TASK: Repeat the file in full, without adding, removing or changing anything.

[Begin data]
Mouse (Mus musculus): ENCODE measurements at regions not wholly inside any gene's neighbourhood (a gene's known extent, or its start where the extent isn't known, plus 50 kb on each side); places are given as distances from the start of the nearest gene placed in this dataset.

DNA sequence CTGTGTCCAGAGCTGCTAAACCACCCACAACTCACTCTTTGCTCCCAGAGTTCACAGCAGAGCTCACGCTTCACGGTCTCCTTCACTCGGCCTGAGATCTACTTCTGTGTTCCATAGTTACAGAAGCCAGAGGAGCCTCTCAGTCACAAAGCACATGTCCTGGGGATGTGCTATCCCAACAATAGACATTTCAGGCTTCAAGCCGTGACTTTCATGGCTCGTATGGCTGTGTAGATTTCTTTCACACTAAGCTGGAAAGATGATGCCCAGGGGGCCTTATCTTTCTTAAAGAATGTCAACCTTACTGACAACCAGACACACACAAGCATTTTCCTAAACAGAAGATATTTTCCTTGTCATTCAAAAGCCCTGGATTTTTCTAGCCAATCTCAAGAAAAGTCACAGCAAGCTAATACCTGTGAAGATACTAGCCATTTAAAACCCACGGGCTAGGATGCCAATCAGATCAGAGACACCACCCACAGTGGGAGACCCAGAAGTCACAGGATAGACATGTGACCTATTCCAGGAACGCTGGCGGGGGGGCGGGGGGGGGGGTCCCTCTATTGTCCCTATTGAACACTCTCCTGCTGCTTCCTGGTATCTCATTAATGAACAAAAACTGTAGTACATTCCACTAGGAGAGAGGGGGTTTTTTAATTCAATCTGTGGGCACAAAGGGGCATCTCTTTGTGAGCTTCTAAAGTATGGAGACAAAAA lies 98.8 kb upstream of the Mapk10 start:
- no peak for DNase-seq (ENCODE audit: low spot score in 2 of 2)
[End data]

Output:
Mouse (Mus musculus): ENCODE measurements at regions not wholly inside any gene's neighbourhood (a gene's known extent, or its start where the extent isn't known, plus 50 kb on each side); places are given as distances from the start of the nearest gene placed in this dataset.

DNA sequence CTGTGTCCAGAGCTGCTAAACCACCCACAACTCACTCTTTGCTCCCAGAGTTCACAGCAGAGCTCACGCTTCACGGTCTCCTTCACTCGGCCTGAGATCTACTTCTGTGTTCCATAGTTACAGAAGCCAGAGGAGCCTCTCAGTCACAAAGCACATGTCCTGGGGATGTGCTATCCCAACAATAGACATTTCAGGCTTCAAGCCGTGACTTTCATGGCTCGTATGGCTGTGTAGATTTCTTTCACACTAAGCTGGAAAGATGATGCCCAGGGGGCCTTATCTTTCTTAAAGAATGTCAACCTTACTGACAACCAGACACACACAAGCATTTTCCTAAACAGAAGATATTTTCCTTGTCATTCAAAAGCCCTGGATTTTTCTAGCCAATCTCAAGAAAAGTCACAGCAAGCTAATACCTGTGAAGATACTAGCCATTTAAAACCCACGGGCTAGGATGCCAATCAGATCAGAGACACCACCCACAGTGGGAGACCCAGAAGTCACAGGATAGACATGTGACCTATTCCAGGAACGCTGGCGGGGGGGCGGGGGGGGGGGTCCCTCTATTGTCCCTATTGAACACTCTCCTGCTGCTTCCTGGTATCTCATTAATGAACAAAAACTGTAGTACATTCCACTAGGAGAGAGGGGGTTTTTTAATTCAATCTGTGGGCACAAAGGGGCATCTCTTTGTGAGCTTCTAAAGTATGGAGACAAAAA lies 98.8 kb upstream of the Mapk10 start:
- no peak for DNase-seq (ENCODE audit: low spot score in 2 of 2)